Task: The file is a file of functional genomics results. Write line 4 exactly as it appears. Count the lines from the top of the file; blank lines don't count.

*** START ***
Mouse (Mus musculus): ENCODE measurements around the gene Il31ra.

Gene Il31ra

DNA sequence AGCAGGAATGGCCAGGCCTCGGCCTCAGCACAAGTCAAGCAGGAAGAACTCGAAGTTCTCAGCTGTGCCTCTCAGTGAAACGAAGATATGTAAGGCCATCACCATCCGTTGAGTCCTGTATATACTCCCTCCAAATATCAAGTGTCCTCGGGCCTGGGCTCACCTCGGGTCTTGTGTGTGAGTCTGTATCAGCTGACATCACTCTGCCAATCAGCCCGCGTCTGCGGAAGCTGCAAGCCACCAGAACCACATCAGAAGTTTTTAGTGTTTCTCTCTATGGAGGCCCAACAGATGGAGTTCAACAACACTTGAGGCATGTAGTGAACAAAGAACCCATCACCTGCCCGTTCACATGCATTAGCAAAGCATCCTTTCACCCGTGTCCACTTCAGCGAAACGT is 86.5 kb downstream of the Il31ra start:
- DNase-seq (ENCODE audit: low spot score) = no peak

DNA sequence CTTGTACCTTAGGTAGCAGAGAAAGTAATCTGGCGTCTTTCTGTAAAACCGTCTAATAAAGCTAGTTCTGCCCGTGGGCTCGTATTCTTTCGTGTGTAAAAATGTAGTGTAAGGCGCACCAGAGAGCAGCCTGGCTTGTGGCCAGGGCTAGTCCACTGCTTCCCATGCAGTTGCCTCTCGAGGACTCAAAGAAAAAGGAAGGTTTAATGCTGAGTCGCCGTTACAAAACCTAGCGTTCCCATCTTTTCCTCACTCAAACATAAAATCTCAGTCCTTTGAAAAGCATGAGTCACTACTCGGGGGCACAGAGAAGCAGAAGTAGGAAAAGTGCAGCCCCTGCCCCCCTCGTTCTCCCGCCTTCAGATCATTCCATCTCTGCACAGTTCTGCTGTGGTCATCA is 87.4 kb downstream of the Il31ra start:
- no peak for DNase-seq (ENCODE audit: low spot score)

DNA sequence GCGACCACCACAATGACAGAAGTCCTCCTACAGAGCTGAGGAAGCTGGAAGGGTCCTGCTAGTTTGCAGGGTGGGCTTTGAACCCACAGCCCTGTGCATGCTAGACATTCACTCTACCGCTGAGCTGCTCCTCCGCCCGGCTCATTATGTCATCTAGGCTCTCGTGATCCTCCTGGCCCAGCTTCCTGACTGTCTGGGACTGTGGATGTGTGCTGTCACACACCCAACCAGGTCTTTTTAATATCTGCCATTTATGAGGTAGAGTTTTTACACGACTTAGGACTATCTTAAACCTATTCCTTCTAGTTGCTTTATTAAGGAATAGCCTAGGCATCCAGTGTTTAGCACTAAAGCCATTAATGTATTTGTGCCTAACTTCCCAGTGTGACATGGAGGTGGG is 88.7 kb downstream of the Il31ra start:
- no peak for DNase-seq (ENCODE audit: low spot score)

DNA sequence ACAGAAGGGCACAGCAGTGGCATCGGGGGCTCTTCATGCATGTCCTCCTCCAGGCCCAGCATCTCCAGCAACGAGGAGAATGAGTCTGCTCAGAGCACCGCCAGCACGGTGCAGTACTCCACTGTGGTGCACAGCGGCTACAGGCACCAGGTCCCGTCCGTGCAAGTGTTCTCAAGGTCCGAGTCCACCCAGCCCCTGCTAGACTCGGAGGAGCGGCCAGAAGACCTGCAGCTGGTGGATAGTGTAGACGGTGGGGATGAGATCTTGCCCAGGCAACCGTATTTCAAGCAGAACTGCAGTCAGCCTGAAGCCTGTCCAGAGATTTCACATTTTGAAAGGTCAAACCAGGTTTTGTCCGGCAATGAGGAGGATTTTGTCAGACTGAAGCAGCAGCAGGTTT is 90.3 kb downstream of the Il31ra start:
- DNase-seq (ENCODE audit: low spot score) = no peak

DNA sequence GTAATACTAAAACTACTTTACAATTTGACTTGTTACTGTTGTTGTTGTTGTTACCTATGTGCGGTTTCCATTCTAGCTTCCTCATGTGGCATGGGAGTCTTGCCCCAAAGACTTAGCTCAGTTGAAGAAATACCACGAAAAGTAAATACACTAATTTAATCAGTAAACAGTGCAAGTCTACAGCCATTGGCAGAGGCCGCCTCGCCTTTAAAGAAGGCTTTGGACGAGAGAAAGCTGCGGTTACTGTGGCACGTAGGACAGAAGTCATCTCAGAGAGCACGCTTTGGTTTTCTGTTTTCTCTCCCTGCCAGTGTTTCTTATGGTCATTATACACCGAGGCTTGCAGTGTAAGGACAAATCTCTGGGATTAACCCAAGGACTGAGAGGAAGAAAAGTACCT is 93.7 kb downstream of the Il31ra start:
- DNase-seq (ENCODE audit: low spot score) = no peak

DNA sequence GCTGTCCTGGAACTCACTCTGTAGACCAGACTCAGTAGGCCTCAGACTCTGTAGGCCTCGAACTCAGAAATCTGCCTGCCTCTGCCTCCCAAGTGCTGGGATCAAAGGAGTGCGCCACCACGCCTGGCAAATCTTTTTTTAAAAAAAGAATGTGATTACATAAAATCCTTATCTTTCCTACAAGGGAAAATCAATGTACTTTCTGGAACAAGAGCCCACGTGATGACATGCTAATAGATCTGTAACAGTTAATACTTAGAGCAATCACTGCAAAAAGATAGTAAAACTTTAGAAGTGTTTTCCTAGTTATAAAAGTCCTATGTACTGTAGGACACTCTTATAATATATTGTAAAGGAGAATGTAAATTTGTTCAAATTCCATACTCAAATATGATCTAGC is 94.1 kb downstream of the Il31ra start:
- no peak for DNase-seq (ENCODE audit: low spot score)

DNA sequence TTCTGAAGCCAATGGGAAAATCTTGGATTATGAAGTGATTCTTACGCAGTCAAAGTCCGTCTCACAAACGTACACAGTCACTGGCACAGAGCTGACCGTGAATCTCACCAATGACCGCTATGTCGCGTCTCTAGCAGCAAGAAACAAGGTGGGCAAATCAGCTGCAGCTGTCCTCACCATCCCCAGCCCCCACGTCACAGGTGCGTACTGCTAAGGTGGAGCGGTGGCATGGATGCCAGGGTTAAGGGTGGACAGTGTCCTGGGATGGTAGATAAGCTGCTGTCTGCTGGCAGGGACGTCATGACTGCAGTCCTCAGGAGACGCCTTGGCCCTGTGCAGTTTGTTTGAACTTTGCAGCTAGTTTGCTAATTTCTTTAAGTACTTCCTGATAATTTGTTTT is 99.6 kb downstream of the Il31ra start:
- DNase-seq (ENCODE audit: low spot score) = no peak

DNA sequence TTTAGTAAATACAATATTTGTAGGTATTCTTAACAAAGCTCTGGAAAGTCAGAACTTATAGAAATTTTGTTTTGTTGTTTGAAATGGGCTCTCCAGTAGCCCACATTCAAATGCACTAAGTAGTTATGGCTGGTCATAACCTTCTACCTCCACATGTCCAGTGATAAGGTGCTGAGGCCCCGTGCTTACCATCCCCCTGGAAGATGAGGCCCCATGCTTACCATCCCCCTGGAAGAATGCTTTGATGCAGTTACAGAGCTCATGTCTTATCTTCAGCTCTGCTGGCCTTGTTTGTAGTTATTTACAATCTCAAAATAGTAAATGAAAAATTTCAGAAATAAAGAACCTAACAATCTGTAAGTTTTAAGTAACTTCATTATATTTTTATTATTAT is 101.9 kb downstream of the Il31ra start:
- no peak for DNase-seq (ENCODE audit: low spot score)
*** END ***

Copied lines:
- DNase-seq (ENCODE audit: low spot score) = no peak